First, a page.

Trevor Cooke, from Jackson Wells Morris is running a workshop on blogging, wikis and rss for $695 a head!!
In that case I'd be happy to offer a workshop for $200 a head, so long as there are 10 people coming. Oh, and we'll do a hell of a lot more than just Blogging, wikis, and RSS ;)
And I came across this workshop via the EdNA feed... I haven't seen a single mention on the EdNA feeds of the workshops and presentations I run (to which attendence has been largely free - not to mention the free teach yourself resources myself and others have developed..). I'm getting the feeling that people in EdNA don't like me very much! Maybe if I put on a blue sports jacket and charged $600 a pop they'd like me more...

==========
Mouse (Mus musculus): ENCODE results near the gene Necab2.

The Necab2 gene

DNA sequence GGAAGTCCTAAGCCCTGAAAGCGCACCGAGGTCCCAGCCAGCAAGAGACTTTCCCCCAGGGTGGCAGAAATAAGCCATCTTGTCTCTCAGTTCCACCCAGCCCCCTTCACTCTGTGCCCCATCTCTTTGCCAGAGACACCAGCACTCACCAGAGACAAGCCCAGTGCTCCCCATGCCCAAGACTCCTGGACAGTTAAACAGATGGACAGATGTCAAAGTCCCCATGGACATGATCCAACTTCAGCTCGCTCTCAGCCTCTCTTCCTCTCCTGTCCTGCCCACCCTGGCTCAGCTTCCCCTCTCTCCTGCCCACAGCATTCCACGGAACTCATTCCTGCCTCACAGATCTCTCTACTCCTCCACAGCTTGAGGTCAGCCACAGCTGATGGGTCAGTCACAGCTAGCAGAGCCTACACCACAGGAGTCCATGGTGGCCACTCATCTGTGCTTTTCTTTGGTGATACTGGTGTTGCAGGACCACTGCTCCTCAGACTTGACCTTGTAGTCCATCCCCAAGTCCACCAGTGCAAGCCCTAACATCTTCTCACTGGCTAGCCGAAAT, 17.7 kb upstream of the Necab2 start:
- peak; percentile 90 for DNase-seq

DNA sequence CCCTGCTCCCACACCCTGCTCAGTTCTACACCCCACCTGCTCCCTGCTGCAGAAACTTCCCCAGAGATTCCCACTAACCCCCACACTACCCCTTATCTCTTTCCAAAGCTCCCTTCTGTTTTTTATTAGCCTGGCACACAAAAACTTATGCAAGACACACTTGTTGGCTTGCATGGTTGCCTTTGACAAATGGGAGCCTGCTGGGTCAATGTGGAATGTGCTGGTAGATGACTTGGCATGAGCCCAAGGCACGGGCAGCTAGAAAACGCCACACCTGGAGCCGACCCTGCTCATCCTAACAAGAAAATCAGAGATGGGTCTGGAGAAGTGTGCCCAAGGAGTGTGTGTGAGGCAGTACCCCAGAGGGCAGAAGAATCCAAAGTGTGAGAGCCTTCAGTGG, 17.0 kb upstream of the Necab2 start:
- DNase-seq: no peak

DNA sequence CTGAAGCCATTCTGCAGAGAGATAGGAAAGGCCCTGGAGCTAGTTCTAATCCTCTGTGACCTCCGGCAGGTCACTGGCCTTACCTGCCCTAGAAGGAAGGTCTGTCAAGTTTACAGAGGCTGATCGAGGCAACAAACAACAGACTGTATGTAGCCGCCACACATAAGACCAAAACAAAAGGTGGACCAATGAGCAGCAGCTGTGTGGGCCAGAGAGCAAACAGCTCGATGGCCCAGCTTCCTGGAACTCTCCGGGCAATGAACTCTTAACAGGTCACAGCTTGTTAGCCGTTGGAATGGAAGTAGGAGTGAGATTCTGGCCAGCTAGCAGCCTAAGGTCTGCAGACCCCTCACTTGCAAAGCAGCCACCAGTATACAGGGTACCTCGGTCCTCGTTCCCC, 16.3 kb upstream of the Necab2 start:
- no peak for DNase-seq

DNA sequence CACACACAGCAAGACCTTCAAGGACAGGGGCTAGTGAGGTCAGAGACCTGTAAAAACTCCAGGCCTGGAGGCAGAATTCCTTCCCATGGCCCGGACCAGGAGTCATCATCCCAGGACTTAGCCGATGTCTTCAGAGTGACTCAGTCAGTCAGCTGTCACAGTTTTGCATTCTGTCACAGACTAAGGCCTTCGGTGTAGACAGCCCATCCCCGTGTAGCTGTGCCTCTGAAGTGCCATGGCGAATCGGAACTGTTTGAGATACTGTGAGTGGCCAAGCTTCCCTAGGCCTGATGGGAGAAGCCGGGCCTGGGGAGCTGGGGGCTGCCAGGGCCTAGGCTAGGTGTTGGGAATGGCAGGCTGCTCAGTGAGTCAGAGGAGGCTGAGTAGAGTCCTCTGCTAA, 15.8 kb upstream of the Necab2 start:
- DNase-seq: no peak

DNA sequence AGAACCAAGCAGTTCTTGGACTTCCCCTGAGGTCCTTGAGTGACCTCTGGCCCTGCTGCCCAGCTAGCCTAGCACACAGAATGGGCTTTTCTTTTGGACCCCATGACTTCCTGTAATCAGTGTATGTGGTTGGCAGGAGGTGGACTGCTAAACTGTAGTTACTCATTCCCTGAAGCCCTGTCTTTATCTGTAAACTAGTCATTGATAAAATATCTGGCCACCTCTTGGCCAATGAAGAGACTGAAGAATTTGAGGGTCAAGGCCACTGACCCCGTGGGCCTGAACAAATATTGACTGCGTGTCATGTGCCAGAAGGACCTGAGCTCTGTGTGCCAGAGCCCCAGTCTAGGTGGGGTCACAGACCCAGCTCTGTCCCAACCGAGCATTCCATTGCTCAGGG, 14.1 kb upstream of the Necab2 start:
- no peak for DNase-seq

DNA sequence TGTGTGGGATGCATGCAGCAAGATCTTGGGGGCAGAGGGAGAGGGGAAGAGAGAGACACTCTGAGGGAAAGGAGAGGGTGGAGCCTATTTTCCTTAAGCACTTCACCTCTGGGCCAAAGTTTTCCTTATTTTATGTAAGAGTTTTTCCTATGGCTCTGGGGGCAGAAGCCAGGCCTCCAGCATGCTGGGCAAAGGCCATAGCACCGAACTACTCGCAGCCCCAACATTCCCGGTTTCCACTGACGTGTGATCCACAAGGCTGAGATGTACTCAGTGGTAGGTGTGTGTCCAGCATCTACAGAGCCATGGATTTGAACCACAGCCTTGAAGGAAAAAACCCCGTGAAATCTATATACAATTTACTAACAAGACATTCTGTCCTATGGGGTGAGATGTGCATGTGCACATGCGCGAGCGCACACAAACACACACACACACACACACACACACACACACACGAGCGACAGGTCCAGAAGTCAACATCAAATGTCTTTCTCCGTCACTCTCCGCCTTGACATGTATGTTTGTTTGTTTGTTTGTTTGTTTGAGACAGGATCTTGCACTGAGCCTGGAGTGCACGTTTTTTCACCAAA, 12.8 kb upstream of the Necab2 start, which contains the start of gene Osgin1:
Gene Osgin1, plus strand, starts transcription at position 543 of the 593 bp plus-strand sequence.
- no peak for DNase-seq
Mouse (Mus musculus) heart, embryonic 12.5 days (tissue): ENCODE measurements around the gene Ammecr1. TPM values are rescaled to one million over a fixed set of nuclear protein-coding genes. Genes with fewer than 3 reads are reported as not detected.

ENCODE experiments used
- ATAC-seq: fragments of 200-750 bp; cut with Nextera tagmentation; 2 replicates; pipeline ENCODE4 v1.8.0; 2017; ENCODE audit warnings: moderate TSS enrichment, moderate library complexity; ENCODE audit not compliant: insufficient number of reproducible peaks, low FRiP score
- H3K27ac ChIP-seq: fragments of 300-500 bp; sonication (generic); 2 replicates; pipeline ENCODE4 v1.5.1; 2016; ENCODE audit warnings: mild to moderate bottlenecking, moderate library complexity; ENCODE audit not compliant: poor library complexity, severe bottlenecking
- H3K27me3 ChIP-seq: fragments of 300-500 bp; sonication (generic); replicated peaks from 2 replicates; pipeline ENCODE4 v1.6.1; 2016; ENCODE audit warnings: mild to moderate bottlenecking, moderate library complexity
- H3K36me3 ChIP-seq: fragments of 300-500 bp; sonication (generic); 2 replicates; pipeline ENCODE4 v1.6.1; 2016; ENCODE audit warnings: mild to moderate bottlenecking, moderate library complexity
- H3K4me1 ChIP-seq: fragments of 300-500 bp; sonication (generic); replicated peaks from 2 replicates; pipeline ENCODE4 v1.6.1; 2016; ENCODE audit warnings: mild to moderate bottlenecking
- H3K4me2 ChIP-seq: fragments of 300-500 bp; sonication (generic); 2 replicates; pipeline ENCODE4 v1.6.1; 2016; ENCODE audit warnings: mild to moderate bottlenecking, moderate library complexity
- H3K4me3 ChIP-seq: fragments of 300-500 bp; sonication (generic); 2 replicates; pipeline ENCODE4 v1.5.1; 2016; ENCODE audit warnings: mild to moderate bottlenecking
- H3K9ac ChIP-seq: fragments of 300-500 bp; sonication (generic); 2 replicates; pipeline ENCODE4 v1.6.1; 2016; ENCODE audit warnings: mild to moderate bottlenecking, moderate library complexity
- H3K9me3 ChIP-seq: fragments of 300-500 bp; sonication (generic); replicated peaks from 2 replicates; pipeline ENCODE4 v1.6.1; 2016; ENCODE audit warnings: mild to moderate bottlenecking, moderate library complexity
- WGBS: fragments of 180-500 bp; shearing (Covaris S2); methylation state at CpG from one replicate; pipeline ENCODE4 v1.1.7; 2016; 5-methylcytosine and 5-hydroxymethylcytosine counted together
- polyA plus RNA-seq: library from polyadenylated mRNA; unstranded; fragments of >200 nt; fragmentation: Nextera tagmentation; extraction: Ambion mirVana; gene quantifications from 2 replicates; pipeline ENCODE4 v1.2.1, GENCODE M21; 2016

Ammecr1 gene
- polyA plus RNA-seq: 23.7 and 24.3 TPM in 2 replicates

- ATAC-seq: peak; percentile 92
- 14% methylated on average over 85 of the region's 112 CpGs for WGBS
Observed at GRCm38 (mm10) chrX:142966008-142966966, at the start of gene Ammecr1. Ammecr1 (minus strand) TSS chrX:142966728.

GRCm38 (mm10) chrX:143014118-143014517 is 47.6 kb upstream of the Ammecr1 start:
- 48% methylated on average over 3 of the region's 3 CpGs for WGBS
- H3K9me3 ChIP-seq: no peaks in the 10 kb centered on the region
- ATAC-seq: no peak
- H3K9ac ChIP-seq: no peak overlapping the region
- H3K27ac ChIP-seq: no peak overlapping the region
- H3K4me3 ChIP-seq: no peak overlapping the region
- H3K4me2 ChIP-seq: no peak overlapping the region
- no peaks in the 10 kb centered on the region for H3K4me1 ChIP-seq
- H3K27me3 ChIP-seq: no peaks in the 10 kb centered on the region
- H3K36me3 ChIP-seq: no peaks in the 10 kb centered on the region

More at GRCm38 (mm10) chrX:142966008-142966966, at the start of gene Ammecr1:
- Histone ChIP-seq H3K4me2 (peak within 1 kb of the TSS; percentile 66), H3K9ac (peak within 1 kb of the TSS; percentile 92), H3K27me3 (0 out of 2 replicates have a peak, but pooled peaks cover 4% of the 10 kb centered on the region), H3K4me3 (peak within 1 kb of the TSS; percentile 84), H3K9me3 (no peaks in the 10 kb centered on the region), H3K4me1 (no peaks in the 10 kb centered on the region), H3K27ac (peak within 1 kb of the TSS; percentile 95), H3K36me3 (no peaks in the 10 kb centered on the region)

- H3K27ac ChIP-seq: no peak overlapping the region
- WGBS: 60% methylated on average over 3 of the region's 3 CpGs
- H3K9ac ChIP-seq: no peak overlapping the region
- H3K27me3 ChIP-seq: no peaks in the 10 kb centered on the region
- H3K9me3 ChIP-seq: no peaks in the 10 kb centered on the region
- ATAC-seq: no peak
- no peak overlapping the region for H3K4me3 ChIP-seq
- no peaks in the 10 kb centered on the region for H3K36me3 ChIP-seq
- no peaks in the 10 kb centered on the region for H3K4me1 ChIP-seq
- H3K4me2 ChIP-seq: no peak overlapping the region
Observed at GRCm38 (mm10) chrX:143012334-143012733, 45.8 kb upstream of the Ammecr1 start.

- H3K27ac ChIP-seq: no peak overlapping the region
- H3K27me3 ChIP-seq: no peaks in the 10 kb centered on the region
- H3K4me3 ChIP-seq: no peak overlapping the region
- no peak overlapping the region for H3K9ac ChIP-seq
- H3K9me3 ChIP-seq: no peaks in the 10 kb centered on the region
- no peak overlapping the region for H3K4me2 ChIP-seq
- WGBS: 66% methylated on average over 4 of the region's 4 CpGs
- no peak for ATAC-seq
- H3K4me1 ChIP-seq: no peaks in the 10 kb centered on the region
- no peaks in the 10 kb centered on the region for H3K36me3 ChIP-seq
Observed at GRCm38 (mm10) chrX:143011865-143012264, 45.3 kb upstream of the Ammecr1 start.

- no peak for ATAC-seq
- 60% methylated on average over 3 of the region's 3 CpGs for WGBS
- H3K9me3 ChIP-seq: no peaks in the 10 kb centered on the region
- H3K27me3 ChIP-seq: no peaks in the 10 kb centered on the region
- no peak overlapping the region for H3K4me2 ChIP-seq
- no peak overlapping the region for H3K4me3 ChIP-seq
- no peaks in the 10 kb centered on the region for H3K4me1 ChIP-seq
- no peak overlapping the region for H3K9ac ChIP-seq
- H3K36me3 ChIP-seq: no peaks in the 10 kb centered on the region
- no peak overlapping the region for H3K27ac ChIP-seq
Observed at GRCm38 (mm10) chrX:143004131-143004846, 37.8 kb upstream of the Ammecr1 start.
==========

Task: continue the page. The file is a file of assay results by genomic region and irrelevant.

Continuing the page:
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Plagiarise, plagiarise... help spread the lies, plagiarise


Via The Blog Herald this free tool to check for cases of plagiarism...
I know some teachers out there are quite concerned about the possibility of their students spreading the lies, so this tool might help... CopyScape:
Copyscape is dedicated to defending your rights online, helping you fight against online plagiarism and content theft. Copyscape finds sites that have copied your content without permission, as well as those that have quoted you.

Thursday, September 15, 2005

Macquarie Uni gets $200 000 for open source


Picked this up in Google's ads on my Gmail:

Macquarie University's e-Learning centre has been awarded a Federal grant of $200,000 to develop a service for providing information about open source software.


SMH